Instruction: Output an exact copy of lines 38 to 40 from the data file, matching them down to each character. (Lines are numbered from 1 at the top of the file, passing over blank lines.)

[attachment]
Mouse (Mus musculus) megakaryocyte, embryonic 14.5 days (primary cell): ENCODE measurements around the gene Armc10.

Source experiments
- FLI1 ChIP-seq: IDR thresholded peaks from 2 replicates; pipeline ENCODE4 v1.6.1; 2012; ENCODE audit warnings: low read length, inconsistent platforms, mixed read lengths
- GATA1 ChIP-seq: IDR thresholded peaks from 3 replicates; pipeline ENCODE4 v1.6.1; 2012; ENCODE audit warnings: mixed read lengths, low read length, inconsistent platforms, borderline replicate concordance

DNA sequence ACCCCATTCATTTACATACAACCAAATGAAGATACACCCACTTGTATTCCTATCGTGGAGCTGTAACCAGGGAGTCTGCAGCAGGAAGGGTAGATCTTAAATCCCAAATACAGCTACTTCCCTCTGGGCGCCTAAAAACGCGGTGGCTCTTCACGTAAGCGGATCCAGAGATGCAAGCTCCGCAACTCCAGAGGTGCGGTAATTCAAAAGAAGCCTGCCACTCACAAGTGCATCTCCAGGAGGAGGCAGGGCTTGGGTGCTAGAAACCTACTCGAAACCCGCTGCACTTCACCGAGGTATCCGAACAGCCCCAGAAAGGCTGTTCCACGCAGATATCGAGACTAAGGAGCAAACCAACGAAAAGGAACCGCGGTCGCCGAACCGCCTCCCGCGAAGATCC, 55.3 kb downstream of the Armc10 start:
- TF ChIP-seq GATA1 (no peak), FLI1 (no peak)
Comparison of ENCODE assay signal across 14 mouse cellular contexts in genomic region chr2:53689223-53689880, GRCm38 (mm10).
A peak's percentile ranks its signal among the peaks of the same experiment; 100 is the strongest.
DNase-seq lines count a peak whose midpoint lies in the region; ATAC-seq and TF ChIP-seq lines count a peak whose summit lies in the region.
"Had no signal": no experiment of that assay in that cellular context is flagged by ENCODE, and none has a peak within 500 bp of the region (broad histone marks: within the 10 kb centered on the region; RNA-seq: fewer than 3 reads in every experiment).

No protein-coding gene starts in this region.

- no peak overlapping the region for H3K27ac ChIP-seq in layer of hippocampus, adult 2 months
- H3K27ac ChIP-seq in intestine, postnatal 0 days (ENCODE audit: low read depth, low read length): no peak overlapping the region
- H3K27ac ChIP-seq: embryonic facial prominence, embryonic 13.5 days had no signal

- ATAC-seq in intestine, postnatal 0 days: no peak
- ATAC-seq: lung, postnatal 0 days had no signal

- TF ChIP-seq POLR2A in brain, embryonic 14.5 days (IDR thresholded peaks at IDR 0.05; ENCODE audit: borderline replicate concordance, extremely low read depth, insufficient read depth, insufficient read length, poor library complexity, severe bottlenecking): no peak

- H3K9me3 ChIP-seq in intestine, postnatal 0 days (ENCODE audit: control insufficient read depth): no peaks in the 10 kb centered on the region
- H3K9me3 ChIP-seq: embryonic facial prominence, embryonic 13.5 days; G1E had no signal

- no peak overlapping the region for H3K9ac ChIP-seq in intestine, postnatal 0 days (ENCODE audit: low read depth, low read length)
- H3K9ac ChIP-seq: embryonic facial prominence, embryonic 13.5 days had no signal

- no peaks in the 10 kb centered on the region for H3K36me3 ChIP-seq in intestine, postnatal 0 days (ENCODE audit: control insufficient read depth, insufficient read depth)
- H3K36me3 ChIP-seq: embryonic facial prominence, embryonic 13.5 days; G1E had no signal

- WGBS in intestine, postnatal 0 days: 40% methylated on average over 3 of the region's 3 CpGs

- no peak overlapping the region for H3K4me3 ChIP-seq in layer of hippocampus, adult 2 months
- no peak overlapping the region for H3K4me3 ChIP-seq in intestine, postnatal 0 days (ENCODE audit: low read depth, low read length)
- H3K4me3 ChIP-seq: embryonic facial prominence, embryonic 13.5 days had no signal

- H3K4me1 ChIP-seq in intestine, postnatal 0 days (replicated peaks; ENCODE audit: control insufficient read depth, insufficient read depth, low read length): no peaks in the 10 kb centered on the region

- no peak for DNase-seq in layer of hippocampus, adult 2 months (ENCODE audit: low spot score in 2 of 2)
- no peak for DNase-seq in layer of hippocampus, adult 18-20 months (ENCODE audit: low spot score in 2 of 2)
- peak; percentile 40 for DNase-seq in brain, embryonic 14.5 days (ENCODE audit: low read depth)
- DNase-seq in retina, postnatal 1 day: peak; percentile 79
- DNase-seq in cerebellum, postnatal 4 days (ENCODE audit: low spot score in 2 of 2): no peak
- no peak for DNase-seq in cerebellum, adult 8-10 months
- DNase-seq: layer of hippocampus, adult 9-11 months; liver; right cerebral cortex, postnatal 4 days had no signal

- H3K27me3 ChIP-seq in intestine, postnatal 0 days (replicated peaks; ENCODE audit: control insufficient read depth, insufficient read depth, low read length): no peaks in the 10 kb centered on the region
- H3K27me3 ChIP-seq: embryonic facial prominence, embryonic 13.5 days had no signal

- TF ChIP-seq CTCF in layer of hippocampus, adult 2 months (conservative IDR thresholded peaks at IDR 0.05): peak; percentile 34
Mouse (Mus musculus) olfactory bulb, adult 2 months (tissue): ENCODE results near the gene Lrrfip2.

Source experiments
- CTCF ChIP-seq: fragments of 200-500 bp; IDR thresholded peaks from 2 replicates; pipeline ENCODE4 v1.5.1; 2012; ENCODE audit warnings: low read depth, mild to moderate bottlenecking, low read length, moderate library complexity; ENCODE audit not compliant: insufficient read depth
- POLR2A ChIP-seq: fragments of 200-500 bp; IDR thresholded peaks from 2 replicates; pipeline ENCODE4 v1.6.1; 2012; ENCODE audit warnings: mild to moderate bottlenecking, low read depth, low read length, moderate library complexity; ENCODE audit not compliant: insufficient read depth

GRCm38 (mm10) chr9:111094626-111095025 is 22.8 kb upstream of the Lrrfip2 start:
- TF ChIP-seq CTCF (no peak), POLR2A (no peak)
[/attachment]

- TF ChIP-seq CTCF in layer of hippocampus, adult 2 months (conservative IDR thresholded peaks at IDR 0.05): peak; percentile 34
Mouse (Mus musculus) olfactory bulb, adult 2 months (tissue): ENCODE results near the gene Lrrfip2.

Source experiments